Travel's most forward-thinking insiders will gather September 18–19 for our annual Skift Global Forum in New York. In just a few years, Skift's Forums — the largest creative business gatherings in the global travel industry — have become what media, speakers, and attendees have called the “TED Talks of travel.”
Skift Global Forum 2019 will take place at Jazz at Lincoln Center’s Frederick P. Rose Hall in New York. This year's Forum speakers include CEOs and top executives from Booking Holdings, Delta Air Lines, Expedia, Air France-KLM, Marriott International, Amtrak, and many more.
Vacasa became North America’s largest vacation home management company last year with its acquisition of Hyatt-backed Oasis, and later snapped up Wyndham Destinations home rental business for $162 million in July.
The latter move helped the Portland, Oregon-based operator eliminate a major competitor in the space while growing its market share in the very fragmented sector to 3.3 percent, according to CEO Eric Breon.
Founded in 2009, Vacasa currently has north of 14,000 rentals available across North America and manages a few other homes outside of the continent as well. That number is set to increase to 23,000 after the Wyndham deal closes. The company on Sept. 5 announced that it had directly connected to Google, delivering its rental properties as listings in Google Hotels, which currently offers both hotels and vacation rentals.
According to Breon, the operator remains focused on its two primary customers — guests and homeowners — even as third-party homesharing companies, online travel agents, and hotels continue to penetrate the space.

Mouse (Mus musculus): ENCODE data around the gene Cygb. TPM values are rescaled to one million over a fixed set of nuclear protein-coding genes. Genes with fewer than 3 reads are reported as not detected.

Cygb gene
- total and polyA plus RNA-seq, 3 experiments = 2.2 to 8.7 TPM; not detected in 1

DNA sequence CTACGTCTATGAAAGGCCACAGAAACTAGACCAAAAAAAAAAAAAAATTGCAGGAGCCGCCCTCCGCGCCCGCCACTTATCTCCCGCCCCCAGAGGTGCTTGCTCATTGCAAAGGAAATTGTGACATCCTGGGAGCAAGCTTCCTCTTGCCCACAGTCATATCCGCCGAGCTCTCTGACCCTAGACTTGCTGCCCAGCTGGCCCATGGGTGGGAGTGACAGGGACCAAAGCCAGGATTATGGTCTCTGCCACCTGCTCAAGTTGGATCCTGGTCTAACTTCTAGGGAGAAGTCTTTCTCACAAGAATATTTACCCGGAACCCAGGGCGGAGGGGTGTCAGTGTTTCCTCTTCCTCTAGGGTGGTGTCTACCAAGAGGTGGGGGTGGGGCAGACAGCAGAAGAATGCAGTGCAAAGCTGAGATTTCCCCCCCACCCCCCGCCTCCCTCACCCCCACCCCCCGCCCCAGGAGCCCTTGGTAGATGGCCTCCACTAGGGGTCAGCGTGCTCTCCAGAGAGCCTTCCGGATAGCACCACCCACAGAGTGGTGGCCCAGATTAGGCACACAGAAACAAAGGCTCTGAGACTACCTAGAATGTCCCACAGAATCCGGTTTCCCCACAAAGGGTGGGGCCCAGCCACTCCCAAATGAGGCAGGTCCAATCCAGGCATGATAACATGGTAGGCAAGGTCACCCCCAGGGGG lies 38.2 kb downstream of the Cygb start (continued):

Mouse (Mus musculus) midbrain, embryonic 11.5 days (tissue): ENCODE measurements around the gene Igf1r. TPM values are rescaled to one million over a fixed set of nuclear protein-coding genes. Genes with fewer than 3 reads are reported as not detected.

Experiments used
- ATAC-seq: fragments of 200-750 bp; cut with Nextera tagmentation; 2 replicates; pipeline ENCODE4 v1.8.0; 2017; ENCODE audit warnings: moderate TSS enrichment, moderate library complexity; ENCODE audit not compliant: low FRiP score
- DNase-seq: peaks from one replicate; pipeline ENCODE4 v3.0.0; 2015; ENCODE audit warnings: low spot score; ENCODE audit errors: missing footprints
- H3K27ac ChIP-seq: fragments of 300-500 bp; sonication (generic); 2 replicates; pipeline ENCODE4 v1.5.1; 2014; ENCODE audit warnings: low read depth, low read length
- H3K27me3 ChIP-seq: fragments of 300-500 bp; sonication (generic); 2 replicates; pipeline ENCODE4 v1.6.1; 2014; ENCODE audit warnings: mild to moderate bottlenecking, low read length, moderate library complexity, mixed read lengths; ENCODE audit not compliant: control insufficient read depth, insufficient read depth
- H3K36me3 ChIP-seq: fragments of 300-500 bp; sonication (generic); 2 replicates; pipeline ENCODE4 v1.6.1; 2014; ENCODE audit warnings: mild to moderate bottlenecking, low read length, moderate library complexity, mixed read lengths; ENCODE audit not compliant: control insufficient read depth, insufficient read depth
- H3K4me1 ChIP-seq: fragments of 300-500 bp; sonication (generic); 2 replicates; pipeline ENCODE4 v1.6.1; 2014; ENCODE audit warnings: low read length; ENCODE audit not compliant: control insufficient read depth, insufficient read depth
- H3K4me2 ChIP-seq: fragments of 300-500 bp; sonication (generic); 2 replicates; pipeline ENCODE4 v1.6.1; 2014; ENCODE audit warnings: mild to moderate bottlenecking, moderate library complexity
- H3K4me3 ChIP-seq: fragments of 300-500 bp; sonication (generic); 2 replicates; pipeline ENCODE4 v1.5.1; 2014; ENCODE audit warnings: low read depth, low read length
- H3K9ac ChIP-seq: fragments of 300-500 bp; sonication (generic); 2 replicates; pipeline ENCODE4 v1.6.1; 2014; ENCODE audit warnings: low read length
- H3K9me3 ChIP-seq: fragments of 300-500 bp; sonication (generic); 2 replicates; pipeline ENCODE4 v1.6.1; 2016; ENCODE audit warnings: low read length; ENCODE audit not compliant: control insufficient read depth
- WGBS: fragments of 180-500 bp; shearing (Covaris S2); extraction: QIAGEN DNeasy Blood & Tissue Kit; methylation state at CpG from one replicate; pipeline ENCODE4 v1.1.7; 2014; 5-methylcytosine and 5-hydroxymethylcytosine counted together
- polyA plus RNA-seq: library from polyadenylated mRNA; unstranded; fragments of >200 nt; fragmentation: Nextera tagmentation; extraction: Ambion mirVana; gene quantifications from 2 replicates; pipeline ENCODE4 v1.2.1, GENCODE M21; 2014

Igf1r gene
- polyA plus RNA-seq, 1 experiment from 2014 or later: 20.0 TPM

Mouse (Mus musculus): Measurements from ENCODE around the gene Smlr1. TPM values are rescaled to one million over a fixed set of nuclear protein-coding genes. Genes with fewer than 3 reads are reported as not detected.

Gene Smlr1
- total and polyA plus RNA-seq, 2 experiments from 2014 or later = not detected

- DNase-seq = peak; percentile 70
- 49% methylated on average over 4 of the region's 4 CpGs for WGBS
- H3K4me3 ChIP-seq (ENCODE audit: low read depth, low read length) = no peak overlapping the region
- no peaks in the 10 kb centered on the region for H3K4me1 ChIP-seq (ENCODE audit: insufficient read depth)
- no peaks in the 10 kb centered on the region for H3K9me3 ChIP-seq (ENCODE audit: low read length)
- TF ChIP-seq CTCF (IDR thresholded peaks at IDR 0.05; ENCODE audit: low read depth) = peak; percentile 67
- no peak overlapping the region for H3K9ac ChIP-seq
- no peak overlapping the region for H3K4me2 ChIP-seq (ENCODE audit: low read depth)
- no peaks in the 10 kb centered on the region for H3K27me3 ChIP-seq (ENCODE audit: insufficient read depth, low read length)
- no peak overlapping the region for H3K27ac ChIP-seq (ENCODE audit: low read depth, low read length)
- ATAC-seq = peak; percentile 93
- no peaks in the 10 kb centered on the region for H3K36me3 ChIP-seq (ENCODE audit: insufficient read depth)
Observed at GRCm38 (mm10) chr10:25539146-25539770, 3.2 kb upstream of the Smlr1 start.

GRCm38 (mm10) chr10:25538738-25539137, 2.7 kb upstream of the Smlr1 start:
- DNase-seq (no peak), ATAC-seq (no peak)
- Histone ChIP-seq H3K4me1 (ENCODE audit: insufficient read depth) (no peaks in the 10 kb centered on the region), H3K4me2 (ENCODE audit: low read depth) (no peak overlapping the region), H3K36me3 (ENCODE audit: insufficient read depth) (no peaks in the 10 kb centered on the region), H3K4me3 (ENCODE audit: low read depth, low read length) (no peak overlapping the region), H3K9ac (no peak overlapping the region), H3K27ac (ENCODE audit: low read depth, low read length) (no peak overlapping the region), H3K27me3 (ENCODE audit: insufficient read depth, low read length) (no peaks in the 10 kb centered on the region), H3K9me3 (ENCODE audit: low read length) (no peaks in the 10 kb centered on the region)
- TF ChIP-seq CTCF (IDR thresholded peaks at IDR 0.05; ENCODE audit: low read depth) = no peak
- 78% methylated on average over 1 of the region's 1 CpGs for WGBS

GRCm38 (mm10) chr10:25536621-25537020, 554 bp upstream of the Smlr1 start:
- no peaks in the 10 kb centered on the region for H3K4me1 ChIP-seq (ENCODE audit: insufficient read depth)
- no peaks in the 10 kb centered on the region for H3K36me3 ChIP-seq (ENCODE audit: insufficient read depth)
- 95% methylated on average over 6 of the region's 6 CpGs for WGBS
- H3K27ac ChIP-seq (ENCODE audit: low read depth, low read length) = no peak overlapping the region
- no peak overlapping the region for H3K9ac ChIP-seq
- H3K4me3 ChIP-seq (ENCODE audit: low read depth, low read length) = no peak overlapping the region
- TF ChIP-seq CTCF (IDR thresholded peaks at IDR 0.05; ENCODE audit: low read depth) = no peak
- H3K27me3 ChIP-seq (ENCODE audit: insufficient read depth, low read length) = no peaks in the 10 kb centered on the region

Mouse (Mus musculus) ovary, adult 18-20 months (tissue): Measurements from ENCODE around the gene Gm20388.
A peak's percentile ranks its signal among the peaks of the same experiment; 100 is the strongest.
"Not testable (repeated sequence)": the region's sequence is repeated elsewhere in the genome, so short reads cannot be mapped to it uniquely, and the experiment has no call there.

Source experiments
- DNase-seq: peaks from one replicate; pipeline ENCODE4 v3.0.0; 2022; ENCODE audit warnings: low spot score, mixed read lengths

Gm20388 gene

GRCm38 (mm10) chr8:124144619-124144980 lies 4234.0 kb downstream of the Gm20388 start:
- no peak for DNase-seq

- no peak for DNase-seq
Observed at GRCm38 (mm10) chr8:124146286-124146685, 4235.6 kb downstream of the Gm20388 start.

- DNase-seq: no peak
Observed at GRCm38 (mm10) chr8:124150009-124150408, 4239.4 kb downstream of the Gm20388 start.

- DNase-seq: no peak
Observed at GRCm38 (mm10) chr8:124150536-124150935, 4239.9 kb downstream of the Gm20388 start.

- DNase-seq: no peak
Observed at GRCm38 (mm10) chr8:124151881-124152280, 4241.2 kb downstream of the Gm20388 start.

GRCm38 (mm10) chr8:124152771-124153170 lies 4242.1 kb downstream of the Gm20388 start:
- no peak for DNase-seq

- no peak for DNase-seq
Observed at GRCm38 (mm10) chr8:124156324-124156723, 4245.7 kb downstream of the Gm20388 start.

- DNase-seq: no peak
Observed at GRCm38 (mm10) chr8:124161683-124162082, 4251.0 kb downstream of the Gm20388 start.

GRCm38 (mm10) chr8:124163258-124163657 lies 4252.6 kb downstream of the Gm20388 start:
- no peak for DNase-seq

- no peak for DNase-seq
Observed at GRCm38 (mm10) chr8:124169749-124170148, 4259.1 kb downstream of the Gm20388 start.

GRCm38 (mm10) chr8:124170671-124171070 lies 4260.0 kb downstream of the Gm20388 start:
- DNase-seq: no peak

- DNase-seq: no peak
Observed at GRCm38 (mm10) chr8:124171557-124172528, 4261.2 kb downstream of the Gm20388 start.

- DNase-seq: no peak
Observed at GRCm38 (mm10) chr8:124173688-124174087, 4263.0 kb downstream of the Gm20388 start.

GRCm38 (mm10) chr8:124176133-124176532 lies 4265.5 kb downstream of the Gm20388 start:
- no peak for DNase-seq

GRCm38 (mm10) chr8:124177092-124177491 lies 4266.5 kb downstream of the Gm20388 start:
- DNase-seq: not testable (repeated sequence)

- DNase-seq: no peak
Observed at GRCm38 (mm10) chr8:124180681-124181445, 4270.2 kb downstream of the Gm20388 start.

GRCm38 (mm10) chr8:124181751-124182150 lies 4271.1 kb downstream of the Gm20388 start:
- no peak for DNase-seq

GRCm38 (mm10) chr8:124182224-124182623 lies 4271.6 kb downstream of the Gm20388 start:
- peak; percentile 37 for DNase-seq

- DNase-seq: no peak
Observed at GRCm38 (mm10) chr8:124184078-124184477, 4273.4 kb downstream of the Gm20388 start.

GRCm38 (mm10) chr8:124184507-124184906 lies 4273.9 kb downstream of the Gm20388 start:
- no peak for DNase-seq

In Vacasa’s corner is its in-house technology, which continues to be a differentiator in yielding financial results for homeowners it partners with, Breon said. And while it’s more difficult than ever to remain differentiated in the eyes of the consumer, Breon pointed to Vacasa’s established reputation in the home rental market and standards customers have come to expect when staying at one of its properties.
Vacasa CEO Eric Breon will be speaking at Skift Global Forum in New York City on September 18.
Skift Editor’s Note: This interview has been edited for clarity and length.
Skift: How has the home vacation rental sector grown since you last took the Skift Global Forum stage in 2017?
Breon: The biggest way is the intent of people buying homes to specifically rent them. This was not always the case. Before people would only look to rent if they didn’t use their second home as much as they thought they would. It helps that travelers now stay in homes about five-to-seven times a year while on vacation.
Skift: After a couple of acquisitions already in 2019, does Vacasa remain aggressive on the M&A front?
Eric Breon: Yes, but most of our acquisitions are smaller due to the nature of the home rental industry. We enter about one-third (30 percent) of our markets in this way, while 70 percent is organic growth — finding and managing the second homes of homeowners.
Skift: How is Vacasa leveraging the venture capital funding it has received in recent months?
Breon: We’re very much focused on growing our market footprint. Based on cities we are available, we can now cover 50 percent of the vacation home market in North America. We are focused on the continuation of market coverage to 90 percent of domestic vacation rentals.
Skift: What advantages should Vacasa have in the vacation home rental sector, as outside players start to penetrate the market?
Breon: It takes massive scale to succeed in this industry. There are lots of markets, and you have to find a way to cover those operationally. We have 3,000 employees dedicated to doing this plus 200 engineers to help on the tech front.